Pentagon pays monthly allowance to rebels, seeks to establish large force in Syria

Following the virtual defeat of IS terrorists in Syria, the US appears to be trying to restructure its military presence in the war-torn country. In February, a fiscal year 2019 budget document mulled creating a new army out of elements of the so-called Vetted Syrian Opposition (VSO). The forces are “projected to total approximately 60,000 to 65,000” by October 2018, according to a report titled ‘Justification for FY 2019 Overseas Contingency Operations (OCO)’.

The document explains that some 30,000 fighters will conduct “ongoing combat missions” against remaining pockets of IS in the Middle Euphrates River Valley (MERV), while another 35,000-strong contingent will form Internal Security Forces in liberated areas.

Creating the massive new military structure of rather questionable legality, roughly equivalent to the size of the Canadian armed forces, is an expensive endeavor. Besides seeking $250 million for border security requirements for areas outside of Iraq and Syria, the Pentagon is seeking some $300 million from US lawmakers to implement the creation of the new opposition bulwark machine that will be funded through the Syrian Train and Equip Program. Launched under the Obama administration in 2014, the program identified and trained selected Syrian opposition forces to fight IS.

The Pentagon plans to spend the bulk of the new funds on arming the forces. Nearly $50 million is allocated for buying AK-47s, PKM machine guns, as well as RPG-7 anti-tank rocket-propelled grenade launchers. Mortar launchers and sniper rifles are also on the menu next to hand grenades, different types of vehicles and tons of ammunition.

Washington plans to pay a monthly allowance to its force, in addition to providing the new force with uniforms, hygiene kits and medical equipment. “[The Department of Defense] will transition to a stabilization effort that will focus on support to local Internal Security Forces, who will receive stipends for their efforts to secure liberated territory and prevent the re-emergence of ISIS or its affiliates,” the document reads. “Currently, 10,000 established partner force personnel are being paid stipends. The individual stipend payments range from $200 to $400 per month.”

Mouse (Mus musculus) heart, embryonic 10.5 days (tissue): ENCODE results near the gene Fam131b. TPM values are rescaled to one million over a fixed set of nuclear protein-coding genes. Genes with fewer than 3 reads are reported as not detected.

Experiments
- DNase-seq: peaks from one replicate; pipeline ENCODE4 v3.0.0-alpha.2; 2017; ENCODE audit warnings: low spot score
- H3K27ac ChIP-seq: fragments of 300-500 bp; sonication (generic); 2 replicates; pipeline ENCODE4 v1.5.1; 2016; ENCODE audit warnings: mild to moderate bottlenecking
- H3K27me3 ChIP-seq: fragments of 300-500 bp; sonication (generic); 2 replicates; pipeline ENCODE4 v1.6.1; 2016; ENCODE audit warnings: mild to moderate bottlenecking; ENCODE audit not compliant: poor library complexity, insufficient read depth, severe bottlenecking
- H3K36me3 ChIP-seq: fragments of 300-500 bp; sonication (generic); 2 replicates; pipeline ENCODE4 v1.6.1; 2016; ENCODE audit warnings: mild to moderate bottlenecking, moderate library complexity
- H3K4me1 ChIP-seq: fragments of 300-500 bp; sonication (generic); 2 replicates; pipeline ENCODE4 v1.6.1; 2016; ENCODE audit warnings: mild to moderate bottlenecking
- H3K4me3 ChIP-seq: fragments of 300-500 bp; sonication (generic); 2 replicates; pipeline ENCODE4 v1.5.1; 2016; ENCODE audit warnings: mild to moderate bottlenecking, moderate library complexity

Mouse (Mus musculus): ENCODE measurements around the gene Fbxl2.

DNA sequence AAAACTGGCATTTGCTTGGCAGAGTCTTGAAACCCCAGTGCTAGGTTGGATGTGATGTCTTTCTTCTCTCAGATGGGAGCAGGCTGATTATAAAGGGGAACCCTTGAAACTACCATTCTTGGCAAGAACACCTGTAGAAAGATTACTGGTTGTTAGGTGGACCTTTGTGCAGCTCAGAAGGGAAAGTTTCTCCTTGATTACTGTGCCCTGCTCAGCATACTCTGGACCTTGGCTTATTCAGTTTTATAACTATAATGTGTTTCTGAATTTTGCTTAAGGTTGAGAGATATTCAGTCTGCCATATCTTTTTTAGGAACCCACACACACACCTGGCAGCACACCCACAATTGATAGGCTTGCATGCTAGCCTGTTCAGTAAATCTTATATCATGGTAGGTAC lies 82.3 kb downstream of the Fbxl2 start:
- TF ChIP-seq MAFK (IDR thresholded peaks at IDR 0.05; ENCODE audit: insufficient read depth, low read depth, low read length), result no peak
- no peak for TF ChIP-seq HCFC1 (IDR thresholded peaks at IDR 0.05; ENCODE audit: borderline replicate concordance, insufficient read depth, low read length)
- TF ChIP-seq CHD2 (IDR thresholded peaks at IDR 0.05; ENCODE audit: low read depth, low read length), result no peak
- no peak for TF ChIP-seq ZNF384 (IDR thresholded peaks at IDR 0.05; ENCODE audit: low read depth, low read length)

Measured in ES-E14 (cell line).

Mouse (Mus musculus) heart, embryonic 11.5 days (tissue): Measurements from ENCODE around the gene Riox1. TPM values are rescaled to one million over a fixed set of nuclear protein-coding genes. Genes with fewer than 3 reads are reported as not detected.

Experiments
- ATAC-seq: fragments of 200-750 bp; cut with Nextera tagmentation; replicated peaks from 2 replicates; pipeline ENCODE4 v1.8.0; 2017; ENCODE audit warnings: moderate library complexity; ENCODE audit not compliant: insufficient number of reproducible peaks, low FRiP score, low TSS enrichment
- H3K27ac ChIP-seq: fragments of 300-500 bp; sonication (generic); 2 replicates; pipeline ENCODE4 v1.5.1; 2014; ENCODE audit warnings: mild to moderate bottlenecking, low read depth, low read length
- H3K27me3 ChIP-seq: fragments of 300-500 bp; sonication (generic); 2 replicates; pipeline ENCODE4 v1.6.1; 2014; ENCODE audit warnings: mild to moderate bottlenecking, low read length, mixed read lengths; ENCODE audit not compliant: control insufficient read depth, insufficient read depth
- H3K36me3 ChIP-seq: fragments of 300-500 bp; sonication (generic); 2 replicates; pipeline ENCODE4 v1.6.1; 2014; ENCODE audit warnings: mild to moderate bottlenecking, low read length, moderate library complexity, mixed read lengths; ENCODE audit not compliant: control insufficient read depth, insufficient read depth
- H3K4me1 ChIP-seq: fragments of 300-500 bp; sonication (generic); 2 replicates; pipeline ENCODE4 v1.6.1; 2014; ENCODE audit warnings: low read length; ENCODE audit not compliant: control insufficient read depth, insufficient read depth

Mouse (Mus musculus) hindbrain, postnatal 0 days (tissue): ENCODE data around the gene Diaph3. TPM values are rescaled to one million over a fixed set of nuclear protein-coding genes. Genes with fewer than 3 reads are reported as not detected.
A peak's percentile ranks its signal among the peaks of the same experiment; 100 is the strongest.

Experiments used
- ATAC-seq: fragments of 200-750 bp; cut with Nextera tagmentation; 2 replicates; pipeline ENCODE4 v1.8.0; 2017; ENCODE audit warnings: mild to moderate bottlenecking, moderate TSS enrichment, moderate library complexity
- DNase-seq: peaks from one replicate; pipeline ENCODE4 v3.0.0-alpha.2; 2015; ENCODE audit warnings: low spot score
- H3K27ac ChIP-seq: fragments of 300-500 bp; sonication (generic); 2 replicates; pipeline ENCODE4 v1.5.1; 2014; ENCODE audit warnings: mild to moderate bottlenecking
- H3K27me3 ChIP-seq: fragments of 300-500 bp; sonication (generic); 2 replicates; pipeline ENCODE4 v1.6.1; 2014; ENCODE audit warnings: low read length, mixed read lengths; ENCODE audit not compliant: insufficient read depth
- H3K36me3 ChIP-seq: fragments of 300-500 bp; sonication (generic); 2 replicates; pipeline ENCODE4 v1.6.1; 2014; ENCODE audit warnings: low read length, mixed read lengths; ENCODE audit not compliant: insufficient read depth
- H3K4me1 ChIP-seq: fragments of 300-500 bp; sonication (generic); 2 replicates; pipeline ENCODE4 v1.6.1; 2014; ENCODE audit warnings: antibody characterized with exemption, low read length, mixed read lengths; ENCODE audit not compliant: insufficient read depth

While Washington maintains that its goal is to defeat IS, Moscow has repeatedly questioned US intentions, especially as the American presence in Syria is viewed as a violation of sovereignty.

The Russian military last month asserted that the true US goal is to capture “economic assets” in Syria, warning that America’s presence constitutes a dangerous threat to the political process and territorial integrity of the country.

March 7, 2018 Posted by | Illegal Occupation, Militarism | , , , | 1 Comment

Ex-Argentine President to Be Tried for Alleged Jewish Center Bombing Cover-Up

Sputnik – 07.03.2018

Former Argentinian President Cristina Kirchner and 11 other senior members of her government will face a public trial over their alleged involvement in covering up Iran’s role in the 1994 bombing of a Jewish community center in Buenos Aires, Argentina, Federal Judge Claudio Bonadio ruled on Monday.